Comment: There’s a new obstacle to getting a job after college: Getting approved by AI

Companies may not be ready to outsource vetting candidates for C-Suite and executive positions to algorithms, but the stakes are lower for entry-level roles and internships. That means some of today’s college students are effectively the guinea pigs for a largely unproven mechanism for evaluating applicants.

Metz, R. (2019). There’s a new obstacle to getting a job after college: Getting approved by AI. CNN Business.

I agree with the concern that we don’t have a good idea of how well these algorithms will work when it comes to narrowing the field of potential interviewees for a post. However, I think that it can’t be any worse than what currently happens.

We already know that unstructured interviews by human beings are completely unreliable predictors of future performance (structured interviews seem to work better but the improvements in validity are marginal…better than chance but not by much). What if we find out that AI is at least reliable? At first glance, the idea that an AI-based system will screen candidates to narrow the pool of applicants seems unfair but we already know that being screened and interviewed by a human being is also unfair. So a human interview panel is likely to be both invalid and unreliable, whereas a computer might at least be reliable. Although I suspect the AI will also be a better predictor of performance than human beings, because it’ll probably be less likely to be influenced by irrelevant factors.

For me, this seems to be another example of having different expectations for outcomes, where an AI has to be perfect but a human being gets a pass. Self-driving cars are the same; they have to demonstrate near perfect reliability, whereas human drivers are responsible for the preventable deaths of tens of thousands of poeple every year.

AI clinical

Research project exploring clinicians’ perspectives of the introduction of ML into clinical practice

I recently received ethics clearance to begin an explorative study looking at how physiotherapists think about the introduction of machine learning into clinical practice. The study will use an international survey and a series of interviews to gather data on clinicians’ perspectives on questions like the following:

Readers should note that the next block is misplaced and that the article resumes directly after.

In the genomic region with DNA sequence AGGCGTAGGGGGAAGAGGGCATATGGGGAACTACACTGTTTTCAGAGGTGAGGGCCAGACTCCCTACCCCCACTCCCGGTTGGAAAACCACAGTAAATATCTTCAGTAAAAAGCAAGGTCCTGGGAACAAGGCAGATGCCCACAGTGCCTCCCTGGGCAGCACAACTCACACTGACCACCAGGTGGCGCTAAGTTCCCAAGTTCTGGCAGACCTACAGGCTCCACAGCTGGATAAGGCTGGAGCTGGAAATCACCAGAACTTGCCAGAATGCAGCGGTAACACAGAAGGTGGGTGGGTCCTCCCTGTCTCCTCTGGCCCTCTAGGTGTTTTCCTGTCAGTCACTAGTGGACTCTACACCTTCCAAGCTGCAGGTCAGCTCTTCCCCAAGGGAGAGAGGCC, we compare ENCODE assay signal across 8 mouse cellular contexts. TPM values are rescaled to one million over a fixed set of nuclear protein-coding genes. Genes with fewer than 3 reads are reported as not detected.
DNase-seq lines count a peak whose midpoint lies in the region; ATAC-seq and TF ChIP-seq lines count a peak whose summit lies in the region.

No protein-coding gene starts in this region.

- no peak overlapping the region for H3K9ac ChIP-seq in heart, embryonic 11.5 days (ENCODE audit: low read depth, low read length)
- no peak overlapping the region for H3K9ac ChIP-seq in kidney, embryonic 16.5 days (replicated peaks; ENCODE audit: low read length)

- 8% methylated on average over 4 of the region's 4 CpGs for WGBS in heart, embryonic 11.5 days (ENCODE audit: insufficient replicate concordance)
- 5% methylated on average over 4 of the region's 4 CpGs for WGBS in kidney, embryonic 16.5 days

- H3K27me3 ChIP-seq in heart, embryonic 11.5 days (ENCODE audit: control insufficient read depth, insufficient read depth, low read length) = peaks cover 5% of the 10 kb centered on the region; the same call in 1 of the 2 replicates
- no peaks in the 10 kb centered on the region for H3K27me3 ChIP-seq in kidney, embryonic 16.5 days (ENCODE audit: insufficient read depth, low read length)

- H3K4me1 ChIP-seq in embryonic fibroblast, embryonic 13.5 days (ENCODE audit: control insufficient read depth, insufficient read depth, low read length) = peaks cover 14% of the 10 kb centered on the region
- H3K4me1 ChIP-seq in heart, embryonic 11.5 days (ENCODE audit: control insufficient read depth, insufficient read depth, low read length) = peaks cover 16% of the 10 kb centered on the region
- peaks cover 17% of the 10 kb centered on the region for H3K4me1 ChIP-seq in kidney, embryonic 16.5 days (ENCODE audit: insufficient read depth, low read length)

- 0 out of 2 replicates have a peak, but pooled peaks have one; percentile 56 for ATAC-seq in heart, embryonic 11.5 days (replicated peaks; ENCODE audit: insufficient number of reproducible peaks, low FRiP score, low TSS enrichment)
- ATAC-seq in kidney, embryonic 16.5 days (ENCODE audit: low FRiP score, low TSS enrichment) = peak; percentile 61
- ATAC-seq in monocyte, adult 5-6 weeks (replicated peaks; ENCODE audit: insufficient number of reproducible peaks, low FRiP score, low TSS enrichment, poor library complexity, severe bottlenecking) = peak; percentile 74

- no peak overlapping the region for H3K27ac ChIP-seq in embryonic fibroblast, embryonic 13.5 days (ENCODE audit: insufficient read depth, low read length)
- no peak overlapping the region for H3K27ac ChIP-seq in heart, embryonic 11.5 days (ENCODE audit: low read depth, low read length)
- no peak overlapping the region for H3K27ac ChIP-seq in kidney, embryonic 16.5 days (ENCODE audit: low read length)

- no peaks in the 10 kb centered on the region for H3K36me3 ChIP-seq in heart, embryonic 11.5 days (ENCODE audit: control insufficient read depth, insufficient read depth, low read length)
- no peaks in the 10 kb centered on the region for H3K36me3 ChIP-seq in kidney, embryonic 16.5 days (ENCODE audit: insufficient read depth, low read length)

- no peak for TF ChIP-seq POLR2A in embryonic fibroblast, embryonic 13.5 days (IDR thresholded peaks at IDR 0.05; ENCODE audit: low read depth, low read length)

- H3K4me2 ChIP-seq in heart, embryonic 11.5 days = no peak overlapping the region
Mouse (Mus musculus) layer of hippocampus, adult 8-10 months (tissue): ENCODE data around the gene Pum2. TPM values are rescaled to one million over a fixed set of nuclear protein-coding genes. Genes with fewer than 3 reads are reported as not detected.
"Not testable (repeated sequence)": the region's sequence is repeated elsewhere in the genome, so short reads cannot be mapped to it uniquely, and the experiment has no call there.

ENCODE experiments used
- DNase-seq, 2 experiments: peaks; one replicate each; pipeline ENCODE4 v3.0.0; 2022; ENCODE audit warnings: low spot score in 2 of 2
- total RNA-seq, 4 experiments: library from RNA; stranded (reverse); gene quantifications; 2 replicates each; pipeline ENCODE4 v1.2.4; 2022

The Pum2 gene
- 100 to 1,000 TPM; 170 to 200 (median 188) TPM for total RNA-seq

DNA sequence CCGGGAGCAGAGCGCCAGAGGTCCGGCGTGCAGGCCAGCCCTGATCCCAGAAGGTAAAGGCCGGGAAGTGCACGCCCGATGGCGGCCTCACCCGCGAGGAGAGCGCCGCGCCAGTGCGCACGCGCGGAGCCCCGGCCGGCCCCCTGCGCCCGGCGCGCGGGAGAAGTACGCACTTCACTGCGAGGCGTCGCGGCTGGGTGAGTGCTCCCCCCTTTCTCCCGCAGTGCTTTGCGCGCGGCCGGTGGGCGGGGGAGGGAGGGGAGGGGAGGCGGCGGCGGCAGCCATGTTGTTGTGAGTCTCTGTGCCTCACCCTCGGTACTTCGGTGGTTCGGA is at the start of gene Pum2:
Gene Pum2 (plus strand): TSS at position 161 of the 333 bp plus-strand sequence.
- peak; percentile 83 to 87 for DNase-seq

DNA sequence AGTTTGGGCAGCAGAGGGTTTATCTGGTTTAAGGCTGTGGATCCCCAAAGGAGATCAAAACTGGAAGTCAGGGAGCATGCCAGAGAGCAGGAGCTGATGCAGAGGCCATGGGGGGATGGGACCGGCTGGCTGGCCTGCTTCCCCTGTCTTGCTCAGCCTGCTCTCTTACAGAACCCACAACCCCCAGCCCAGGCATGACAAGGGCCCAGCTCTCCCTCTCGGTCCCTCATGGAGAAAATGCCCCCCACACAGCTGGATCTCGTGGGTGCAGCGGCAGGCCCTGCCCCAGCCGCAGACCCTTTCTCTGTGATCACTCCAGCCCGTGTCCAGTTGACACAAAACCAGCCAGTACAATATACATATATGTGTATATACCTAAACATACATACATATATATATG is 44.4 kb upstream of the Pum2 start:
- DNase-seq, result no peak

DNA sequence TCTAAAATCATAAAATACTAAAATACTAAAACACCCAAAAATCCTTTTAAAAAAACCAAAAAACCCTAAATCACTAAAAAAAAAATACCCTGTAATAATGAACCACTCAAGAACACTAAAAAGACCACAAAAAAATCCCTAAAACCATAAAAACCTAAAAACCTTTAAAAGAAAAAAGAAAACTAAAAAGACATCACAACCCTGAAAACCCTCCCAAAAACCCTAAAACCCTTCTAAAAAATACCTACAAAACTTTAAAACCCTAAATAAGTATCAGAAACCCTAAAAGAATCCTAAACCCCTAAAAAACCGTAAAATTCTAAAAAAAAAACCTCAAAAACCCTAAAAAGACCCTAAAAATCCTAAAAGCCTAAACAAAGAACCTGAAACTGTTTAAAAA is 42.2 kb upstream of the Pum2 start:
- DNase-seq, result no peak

• What aspects of clinical practice are vulnerable to automation?
  • How do we think about trust when it comes to AI-based clinical decision support?
  • What is the role of the clinician in guiding the development of AI in clinical practice?

I’m busy finalising the questionnaire and hope to have the survey up and running in a couple of weeks, with more focused interviews following. If these kinds of questions interest you and you’d like to have a say in answering them, keep an eye out for a call to respond.

Here is the study abstract (contact me if you’d like more detailed information):

Background: Artificial intelligence (AI) is a branch of computer science that aims to embed intelligent behaviour into software in order to achieve certain objectives. Increasingly, AI is being integrated into a variety of healthcare and clinical applications and there is significant research and funding being directed at improving the performance of these systems in clinical practice. Clinicians in the near future will find themselves working with information networks on a scale well beyond the capacity of human beings to grasp, thereby necessitating the use of intelligent machines to analyse and interpret the complex interactions of data, patients and clinical decision-making.

Aim: In order to ensure that we successfully integrate machine intelligence with the essential human characteristics of empathic, caring and creative clinical practice, we need to first understand how clinicians perceive the introduction of AI into professional practice.

Methods: This study will make use of an explorative design to gather qualitative data via an online survey and a series of interviews with physiotherapy clinicians from around the world. The survey questionnaire will be self-administered and piloted for validity and ambiguity, and the interview guide informed by the study aim. The population for both survey and interviews will consist of physiotherapy clinicians from around the world. This is an explorative study with a convenient sample, therefore no a priori sample size will be calculated.


Graduates are taking £9k courses to help beat AI interviews for City jobs

Via a webcam, the software remotely asks preliminary-round candidates 20 minutes of questions and brain-teasers, and records eye movements, breathing patterns and any nervous tics. Popular software such as HireVue also scans for emotion and expressions, such as blinks, smiles and frowns, by monitoring the face through the applicant’s front-facing smartphone camera or computer webcam.

Source: Blunden, M. (2018). Graduates are taking £9k courses to help beat AI interviews for City jobs.

Well, that’s just terrifying.

curriculum learning physiotherapy teaching

Interview: The use of technology-mediated teaching and learning in physiotherapy education

Selection_001I was recently asked to do a short interview by Physiospot, on the use of technology-mediated teaching and learning in physiotherapy education. As it turns out, the bulk of the interview relates more specifically to a Scholarship of Teaching and Learning, rather than the use of technology. However, I think that this makes it potentially more relevant for physiotherapy educators, especially those who may not be interested in the “technology” aspect. Thanks to Rachael Lowe at Physiospot for the invitation to chat.

Here is the link to the interview.